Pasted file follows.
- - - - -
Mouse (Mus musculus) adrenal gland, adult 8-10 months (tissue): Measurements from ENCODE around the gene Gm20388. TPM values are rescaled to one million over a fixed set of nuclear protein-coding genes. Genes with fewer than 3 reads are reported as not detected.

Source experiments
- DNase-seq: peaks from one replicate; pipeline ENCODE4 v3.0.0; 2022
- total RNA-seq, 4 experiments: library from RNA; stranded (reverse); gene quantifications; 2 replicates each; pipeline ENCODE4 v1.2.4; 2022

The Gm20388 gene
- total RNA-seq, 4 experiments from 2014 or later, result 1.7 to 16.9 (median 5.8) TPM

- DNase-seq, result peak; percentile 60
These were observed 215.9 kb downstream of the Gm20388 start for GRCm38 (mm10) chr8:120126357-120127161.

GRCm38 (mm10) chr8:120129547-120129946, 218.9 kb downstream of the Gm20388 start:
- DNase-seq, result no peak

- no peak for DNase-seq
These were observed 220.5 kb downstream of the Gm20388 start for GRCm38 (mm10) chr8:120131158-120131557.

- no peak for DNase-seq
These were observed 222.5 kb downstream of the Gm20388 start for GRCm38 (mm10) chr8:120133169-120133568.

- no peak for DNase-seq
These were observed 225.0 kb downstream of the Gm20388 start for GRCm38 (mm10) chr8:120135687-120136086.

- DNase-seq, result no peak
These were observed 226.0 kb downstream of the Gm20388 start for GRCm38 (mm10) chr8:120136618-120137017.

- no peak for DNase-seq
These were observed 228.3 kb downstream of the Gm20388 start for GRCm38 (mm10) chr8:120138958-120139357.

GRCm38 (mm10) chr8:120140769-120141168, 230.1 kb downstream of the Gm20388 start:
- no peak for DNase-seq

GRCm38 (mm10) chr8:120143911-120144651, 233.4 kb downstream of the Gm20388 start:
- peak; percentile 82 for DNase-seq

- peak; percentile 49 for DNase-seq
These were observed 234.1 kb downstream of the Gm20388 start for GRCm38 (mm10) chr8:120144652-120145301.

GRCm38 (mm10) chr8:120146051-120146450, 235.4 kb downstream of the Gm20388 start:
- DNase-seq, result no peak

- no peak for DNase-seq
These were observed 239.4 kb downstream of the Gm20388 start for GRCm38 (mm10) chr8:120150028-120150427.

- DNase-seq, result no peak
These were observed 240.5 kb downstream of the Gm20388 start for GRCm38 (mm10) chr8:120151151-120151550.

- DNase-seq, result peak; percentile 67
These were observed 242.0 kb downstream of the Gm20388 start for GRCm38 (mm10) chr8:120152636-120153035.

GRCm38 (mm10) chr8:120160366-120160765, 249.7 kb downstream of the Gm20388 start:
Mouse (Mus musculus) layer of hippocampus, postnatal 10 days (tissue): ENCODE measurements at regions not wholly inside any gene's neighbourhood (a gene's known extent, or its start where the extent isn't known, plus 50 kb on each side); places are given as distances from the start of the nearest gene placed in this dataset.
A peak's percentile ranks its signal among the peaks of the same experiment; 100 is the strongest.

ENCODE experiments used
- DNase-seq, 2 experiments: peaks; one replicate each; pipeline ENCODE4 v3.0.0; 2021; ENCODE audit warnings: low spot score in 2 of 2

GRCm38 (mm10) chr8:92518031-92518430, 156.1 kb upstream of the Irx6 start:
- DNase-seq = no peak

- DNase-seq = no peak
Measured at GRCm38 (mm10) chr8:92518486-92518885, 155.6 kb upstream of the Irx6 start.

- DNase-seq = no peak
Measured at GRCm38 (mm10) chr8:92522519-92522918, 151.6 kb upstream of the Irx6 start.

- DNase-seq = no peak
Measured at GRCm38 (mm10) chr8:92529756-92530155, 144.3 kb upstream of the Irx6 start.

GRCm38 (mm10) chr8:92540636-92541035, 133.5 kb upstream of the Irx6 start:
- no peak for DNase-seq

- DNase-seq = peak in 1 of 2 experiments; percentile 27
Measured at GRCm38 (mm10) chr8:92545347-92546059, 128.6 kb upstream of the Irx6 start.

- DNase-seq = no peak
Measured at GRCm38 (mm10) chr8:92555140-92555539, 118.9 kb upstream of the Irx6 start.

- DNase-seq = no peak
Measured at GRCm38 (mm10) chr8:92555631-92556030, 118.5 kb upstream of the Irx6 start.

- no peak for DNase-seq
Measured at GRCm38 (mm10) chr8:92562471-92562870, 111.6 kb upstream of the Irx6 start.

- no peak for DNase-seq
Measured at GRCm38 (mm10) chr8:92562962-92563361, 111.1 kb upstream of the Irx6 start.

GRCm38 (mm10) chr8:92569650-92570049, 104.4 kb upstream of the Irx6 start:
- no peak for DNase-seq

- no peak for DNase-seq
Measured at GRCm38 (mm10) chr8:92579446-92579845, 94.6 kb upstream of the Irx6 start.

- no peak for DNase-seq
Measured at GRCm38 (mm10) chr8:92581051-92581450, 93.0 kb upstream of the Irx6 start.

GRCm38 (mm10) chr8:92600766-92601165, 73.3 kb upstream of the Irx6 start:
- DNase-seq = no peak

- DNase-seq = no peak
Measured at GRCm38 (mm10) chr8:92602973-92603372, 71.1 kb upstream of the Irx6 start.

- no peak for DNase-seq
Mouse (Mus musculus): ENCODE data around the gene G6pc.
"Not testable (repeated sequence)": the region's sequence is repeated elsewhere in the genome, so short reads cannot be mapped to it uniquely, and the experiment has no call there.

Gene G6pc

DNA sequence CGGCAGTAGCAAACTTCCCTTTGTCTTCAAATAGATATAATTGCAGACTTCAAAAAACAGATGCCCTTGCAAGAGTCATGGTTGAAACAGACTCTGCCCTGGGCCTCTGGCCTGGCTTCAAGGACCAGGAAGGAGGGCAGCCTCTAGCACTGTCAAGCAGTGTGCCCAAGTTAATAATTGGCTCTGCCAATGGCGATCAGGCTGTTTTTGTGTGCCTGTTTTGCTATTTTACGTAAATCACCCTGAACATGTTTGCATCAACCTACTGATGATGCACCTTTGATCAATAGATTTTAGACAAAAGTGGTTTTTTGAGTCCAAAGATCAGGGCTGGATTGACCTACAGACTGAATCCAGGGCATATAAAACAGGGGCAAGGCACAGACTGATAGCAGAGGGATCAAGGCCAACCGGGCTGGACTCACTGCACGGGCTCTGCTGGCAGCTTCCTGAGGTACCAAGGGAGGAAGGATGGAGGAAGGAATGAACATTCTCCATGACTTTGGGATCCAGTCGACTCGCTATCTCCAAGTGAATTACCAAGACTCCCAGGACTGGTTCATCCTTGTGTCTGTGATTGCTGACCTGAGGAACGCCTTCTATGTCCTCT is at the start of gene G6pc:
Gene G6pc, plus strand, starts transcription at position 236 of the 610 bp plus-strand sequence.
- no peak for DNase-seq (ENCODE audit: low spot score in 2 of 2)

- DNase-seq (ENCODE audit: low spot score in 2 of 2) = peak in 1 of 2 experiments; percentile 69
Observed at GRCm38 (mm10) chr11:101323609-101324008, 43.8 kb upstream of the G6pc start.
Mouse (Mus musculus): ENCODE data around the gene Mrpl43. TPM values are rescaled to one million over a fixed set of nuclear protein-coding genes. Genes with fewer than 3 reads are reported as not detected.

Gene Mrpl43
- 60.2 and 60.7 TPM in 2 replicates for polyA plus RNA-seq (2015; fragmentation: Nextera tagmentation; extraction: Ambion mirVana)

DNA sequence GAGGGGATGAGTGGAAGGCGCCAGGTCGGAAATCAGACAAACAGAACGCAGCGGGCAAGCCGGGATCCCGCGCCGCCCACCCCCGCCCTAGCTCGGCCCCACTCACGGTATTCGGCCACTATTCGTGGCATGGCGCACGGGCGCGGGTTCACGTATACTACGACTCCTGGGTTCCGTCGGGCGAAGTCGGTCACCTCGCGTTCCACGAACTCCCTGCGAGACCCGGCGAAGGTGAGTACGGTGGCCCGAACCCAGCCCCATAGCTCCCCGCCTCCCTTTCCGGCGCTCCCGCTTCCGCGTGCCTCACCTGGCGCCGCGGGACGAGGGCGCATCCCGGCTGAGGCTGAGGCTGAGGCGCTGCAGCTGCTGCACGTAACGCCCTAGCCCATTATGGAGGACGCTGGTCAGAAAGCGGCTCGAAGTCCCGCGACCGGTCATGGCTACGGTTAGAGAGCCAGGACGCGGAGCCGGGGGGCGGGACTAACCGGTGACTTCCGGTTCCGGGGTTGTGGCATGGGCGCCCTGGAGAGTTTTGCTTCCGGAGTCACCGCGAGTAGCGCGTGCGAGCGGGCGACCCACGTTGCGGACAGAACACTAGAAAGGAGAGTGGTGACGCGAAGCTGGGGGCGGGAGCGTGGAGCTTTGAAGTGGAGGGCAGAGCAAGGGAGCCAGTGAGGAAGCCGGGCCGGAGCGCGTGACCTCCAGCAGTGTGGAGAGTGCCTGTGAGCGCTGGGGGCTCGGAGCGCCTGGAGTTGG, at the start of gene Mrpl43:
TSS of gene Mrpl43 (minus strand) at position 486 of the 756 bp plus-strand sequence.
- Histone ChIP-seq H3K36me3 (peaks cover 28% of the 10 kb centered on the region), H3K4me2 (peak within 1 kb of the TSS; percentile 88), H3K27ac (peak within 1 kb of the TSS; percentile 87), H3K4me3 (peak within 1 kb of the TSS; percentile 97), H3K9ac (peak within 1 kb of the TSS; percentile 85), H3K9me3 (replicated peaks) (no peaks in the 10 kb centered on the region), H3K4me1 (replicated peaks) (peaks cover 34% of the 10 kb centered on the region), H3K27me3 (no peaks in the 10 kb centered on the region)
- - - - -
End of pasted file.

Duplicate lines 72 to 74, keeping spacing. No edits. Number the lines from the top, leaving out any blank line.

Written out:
"Not testable (repeated sequence)": the region's sequence is repeated elsewhere in the genome, so short reads cannot be mapped to it uniquely, and the experiment has no call there.

Gene G6pc

DNA sequence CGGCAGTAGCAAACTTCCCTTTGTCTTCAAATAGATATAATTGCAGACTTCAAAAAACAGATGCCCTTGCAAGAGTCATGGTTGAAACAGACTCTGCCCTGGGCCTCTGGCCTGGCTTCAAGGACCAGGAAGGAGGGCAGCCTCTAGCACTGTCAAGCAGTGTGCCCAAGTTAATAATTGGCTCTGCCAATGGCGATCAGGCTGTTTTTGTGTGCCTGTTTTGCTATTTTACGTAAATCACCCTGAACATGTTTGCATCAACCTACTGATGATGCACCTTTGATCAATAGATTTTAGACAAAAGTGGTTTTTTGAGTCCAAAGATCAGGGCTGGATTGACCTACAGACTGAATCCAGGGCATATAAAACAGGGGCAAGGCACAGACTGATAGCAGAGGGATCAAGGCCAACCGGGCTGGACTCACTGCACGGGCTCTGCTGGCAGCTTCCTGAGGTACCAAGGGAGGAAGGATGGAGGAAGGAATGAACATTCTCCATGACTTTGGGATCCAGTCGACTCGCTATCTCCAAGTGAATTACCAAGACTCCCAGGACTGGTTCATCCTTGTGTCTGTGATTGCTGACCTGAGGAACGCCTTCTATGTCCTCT is at the start of gene G6pc: